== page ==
Social Media is considered a basic necessity by a larger portion of society, whereas, another part of the population deems it a trap. While the use of Social Media platforms may be a top of extensive arguments, we cannot ignore that we all, in one form or the other, do utilize these platforms. Viraj Premaratne of ESSHVA, IT Services and IT Consulting points out the basics of social media security.
The world’s populace relies heavily on social media for information. We hardly bother reading or watching the News, when all this information is readily available at the tap of a finger. It could be a Facebook (FB) post, a Tweet, or an Instastory post, social media has made slaves of us all.
Take the current crisis for instance information was rapidly shared on WhatsApp groups and other social media platforms. Once these platforms were considered a waste of time, has now become ‘check your groups to see what the latest news is on the fuel distribution areas’ or ‘any good general memes of current topics.
Have you ever received spam messages about buying bicycles cheap, only to pay more than the market price? That is the act of scammers who are lying in wait to catch the unsuspecting individual in a trap to relieve them of their hard-earned money, without being suspicious of anything. The pros and cons of using social media platforms. If you are aware of the risks, you may face and aware of how to mitigate those risks, you may be able to use your social media safely, and, securely.
- Do not share your passwords: Never reveal your passwords to anyone, not even your significant other.
- Make your password strong: To create a secure password, use a password that, is more than 14 characters in length; including uppercase & lowercase letters, numbers, and symbols, and not necessarily in that order.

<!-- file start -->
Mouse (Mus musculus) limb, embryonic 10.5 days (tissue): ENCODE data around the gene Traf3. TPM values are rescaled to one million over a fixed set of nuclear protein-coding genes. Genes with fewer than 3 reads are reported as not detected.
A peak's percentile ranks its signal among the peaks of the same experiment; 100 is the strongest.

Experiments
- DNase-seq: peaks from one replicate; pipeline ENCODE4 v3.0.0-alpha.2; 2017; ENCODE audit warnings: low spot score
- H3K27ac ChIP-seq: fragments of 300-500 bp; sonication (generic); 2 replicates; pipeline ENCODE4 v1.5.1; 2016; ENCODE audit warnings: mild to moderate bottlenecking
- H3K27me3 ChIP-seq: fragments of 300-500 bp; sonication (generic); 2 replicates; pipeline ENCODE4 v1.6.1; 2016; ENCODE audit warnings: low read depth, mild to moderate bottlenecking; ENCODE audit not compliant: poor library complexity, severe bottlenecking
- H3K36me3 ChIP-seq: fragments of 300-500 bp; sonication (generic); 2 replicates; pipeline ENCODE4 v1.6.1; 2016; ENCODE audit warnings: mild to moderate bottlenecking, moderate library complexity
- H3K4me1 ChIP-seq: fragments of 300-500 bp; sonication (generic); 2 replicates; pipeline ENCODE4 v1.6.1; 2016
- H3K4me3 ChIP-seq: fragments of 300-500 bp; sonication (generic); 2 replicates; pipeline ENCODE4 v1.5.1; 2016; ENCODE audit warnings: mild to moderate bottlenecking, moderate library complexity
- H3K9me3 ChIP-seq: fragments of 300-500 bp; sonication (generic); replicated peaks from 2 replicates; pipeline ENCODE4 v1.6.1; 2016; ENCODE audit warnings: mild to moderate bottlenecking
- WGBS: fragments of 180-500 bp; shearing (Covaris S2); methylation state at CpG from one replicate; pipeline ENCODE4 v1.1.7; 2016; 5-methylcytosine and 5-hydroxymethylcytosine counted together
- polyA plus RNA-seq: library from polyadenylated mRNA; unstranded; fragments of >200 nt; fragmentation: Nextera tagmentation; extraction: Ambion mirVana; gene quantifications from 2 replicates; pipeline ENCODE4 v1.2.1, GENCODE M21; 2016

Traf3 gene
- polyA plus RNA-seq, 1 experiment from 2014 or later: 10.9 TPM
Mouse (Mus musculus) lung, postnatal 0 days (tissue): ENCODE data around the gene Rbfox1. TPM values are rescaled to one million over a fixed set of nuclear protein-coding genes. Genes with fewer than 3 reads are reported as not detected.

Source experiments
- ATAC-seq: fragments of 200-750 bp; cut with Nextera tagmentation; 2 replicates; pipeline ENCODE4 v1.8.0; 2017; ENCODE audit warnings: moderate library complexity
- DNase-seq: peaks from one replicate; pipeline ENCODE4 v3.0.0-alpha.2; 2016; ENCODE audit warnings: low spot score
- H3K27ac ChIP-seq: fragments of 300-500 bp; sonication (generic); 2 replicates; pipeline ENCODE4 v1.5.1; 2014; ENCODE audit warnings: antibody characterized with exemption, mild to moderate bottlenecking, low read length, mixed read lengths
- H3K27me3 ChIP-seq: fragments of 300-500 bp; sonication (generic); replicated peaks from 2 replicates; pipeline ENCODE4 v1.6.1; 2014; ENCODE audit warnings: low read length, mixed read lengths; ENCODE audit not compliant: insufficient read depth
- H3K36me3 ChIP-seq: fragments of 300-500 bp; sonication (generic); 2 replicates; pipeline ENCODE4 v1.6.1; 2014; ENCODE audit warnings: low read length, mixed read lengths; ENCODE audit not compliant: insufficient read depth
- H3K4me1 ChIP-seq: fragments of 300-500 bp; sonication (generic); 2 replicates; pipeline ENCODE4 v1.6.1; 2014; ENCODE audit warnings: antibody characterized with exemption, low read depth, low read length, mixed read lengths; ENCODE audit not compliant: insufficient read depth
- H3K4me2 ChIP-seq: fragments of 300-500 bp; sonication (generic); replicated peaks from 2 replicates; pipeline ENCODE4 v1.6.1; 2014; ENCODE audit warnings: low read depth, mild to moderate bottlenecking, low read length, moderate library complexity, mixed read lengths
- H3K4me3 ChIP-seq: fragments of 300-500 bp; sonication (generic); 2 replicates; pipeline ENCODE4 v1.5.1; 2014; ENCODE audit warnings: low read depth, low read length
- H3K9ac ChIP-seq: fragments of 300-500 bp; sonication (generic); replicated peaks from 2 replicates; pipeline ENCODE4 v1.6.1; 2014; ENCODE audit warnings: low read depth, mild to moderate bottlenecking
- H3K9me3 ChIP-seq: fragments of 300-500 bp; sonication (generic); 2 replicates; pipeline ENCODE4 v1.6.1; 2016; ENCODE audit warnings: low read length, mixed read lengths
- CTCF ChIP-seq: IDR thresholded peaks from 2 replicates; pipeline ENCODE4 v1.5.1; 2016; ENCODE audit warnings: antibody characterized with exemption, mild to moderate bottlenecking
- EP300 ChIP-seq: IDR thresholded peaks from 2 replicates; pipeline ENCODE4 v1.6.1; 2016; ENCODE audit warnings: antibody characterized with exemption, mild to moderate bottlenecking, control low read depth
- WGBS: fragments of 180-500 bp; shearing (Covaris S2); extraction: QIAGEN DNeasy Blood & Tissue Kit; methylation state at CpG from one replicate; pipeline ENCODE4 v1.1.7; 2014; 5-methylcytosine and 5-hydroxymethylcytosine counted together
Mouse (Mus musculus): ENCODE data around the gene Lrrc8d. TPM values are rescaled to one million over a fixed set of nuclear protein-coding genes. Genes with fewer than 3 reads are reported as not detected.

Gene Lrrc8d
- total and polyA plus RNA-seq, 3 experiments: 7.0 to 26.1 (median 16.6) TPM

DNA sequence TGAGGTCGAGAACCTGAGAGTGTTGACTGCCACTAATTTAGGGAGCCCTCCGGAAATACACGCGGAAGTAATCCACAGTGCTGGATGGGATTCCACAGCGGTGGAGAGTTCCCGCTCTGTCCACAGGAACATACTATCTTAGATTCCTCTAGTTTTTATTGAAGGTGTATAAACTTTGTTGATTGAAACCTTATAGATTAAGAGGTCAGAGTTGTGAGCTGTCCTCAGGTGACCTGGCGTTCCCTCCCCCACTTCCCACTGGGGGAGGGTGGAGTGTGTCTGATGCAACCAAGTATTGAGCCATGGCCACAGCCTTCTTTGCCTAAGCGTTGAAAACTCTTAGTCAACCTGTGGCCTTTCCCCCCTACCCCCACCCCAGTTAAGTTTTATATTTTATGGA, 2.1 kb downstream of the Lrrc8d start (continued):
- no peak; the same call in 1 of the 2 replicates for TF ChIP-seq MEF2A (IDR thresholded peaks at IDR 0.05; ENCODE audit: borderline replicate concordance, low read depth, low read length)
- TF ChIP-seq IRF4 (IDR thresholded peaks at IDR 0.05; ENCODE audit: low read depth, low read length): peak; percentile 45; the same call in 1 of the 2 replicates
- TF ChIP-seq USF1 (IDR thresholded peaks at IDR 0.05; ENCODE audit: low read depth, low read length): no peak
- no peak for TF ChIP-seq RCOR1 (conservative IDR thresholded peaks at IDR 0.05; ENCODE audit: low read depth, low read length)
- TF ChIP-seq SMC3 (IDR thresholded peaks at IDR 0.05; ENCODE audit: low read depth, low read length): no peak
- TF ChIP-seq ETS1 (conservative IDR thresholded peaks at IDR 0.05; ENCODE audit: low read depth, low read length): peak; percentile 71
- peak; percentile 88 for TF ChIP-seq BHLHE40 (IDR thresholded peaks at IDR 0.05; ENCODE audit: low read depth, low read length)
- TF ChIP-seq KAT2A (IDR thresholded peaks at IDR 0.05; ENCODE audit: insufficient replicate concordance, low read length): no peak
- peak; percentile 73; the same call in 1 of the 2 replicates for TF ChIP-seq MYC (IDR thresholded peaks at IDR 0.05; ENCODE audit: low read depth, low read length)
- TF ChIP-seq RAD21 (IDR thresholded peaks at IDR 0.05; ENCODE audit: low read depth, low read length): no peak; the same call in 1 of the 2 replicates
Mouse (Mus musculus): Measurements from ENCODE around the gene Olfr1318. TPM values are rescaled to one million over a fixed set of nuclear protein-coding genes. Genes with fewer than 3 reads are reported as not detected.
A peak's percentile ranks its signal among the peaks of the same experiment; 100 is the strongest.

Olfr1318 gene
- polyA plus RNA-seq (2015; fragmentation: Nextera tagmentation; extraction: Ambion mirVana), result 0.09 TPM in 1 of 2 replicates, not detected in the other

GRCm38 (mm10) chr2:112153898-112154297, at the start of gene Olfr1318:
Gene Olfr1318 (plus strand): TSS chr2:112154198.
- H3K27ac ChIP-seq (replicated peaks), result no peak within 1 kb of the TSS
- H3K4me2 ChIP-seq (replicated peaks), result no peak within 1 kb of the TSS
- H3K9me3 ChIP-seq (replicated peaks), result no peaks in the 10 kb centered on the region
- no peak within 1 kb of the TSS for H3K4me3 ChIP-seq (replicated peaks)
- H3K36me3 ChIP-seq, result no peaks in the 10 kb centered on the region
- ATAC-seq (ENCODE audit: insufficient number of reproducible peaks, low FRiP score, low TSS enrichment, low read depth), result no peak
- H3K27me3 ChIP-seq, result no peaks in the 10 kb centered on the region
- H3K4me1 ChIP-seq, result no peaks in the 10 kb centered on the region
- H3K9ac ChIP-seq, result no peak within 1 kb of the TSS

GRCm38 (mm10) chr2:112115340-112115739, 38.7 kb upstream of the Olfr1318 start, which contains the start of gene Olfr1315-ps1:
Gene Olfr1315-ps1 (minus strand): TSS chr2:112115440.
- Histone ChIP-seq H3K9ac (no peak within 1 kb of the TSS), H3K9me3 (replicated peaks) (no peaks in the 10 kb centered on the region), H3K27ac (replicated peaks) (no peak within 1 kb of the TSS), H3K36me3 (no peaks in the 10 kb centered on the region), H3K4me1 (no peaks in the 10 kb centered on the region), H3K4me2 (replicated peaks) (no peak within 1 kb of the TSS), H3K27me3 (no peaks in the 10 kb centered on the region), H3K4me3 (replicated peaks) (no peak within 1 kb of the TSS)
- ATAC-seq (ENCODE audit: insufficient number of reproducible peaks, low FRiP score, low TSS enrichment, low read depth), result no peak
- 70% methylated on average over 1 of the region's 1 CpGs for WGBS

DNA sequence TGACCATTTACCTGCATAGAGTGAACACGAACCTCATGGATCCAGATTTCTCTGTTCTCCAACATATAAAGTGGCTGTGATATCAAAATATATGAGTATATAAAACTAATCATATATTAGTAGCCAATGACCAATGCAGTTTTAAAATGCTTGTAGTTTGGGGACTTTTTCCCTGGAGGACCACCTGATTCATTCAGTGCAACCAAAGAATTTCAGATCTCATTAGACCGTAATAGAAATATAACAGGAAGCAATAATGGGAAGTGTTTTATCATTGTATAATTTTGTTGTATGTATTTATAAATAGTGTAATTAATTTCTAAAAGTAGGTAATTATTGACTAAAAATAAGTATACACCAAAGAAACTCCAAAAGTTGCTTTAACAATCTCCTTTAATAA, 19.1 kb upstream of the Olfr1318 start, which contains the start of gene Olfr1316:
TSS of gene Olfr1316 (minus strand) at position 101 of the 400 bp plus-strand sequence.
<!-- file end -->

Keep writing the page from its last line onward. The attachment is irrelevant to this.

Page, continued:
- Do not repeat your password: Use a different password for each of your accounts. Repeating passwords is risky, as anyone who has access to the password of one of your accounts, will be able to access all your accounts with the same password.
- Get help from Password Managers: If it is difficult to keep track of your passwords, you can use a Password Manager (E.g.: LastPass)
- A strong password will help you to keep your personal information safe and prevent someone else from accessing your account.
Keep an eye on Privacy and Security Settings
- From time to time evaluate and update the settings
- Get help from 2FA: Turn on two-factor authentication on your social media accounts.
- Maintaining privacy and security settings will help prevent unwanted access to personal data, and safeguard your information from being shared with outside parties without your consent.
- Avoid logging in through free WiFi (untrusted): you may be at risk of people monitoring your online activities
- Lock the devices when you leave: This will prevent someone else from unauthorized use of your accounts or email
- Do Not store your login details on a public or shared device: This will prevent unauthorized access to your accounts
- Use incognito mode on your internet browser: None of your browsing history, cookies and site data, or information entered in forms are saved on the device
- Bookmark your social media sites
Beware of Money Scams
Scammers are quite creative in their scamming endeavours, and an endless list of scamming is easily found on social media platforms. The main purpose may be to get their hands on the money or to get access to details by deploying malware on the device.
Be cautious of clicking on links shared on various social media platforms attracting your attention to free/ cheaply-priced items.
Forever It will be there
- Think twice about what you post online. What you post has eternal life. Even if you delete it, someone might have already taken a screenshot of what you have posted.
- Default options are much scarier: Default options on your account can reveal your details
- Revealing Personal details are optional: Remove any details that are not essential to be shared
- Unusual/ uncharacteristic messages from friends: If you start receiving suspicious messages from your friends’ accounts, reach out to them through another method to ensure that theirs or your account was not compromised.
- Be cautious of new friend requests: Accept requests only from personally known people
- Verified accounts: Most public figures have verified accounts (there is a blue tick to show that it is a verified account)
Not all friend requests are genuine friend requests. We can only guess what their real intentions are. Being cautious hurts nobody.